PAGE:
Tuesday, August 30, 2016

Calamity Jane (1953)

When a saloon in Deadwood discovers the pretty Francis Fryer of New York they booked isn’t actually a pretty woman, but in fact a dude (and not a very pretty one), the boastful Calamity Jane (Doris Day) promises to bring in the famous Adelaid Adams. She travels to Chicagie but mistakenly brings back Adelaid’s assistant instead.

The story is really just a framework for the music and Rom-Com story. Howard Keel played Wild Bill Hickok as one possible romantic partner. Of course the cute-as-a-button Doris Day plays the butch Calamity Jane, because a real tomboy would have been out of the question.

This is the first Day picture I’ve done for this project, not because of any disrespect, but because her typical uptempo fluff falls outside of my typical interest. That said, I do find myself appreciating fluff for what it is. And what it is isn’t too bad. Day’s numbers are rather good and she is downright charming.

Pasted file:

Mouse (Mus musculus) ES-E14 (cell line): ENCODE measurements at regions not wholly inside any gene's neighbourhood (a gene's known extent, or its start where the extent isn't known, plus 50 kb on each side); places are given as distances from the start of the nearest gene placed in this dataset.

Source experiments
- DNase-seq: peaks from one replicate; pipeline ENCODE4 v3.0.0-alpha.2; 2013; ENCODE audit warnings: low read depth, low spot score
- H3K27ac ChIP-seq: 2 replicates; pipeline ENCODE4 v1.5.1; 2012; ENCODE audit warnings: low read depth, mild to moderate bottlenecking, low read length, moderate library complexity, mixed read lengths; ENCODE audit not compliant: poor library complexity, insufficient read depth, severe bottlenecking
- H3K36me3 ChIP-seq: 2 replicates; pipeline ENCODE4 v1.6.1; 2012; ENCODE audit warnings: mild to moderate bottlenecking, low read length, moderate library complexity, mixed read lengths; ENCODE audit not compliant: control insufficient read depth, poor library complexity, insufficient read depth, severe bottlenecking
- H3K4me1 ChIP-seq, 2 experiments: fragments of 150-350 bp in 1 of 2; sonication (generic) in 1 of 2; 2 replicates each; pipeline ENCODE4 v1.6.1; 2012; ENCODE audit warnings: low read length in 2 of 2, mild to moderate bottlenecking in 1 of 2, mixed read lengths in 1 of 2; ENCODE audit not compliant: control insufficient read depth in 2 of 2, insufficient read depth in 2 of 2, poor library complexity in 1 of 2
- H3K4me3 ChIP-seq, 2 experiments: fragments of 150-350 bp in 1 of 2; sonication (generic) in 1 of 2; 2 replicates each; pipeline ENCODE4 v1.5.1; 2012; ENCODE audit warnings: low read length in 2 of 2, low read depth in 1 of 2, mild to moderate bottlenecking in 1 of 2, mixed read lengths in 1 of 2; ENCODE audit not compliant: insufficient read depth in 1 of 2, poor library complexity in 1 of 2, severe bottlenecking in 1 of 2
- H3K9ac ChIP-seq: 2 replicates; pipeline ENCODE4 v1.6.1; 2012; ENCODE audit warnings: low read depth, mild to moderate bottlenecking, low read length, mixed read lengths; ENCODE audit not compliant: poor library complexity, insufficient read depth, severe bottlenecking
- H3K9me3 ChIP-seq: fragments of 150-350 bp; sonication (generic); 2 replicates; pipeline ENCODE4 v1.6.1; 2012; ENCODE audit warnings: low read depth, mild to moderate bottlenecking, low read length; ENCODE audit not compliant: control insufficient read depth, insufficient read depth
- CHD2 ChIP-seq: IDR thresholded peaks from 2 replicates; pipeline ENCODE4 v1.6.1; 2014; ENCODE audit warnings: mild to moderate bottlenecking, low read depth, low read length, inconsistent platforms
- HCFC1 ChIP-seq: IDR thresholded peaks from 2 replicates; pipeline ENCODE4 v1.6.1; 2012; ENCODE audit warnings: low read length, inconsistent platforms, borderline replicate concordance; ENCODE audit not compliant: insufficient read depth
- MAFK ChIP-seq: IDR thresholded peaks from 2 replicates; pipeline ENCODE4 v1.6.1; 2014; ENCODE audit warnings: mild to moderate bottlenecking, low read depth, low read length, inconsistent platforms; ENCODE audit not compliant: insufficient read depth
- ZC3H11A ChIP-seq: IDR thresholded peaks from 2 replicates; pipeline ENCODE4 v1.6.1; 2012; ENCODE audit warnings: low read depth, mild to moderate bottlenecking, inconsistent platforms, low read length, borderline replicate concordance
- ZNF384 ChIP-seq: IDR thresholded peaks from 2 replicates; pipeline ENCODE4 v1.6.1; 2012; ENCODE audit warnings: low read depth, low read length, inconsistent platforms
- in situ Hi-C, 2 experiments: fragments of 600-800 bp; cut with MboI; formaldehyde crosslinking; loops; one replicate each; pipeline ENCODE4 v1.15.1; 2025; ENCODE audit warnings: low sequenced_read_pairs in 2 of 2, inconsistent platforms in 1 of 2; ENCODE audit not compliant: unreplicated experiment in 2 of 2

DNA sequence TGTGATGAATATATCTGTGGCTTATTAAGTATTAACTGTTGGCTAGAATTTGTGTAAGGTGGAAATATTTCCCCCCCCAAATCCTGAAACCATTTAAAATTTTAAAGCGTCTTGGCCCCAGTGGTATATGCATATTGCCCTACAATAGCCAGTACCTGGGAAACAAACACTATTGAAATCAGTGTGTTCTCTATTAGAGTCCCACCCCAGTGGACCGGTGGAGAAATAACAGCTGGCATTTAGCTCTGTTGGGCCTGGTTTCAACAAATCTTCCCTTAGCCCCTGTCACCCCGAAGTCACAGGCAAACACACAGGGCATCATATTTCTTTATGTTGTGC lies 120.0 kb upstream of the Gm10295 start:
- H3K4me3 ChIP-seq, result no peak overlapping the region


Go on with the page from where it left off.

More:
So, who was Calamity Jane in real life? First, let’s begin with Buffalo Bill. William Cody spent time in the old west and in later years profited by exploiting the public’s fascination with the subject. One of his acts was Martha Jane Cannary, a woman whose claim to fame was exaggerating her association with Wild Bill Hickok, a man who was genuinely famous for exaggerated his life stories. Anyhow, Martha called herself Calamity Jane and told stories, before dying in a drunken stupor at fifty one.

You cannot fault Calamity Jane for being historically inaccurate. Martha Jane herself made up everything she didn't exaggerate, and the film even played up her exaggerations. This here is nothing more than yet another fanciful retelling of a decidedly invented story. And not too bad of one. AMRU 3.5.
“Oh, that’s female thinkin’. And nothing’ll get you into more trouble.”

Thursday, August 25, 2016

Lifeboat (1944)

A ship is sunk by a German U-Boat and survivors assemble onto a remaining lifeboat. A torpedo also downs the U-Boat and one of the survivors is a Nazi. How can this crazy, mixed up family learn to get along?

Here we have an eclectic cast in a very confined space. Americans, Brits, and a Nazi. Engine room grunts, a socialite, a negro, a millionaire, a crazy person, Gilligan, the Skipper, and a Nazi. A few conflicts, mysteries, and deaths. I will give nothing away. Did I mention there was a Nazi? Well, that’s kinda a spoiler, I guess.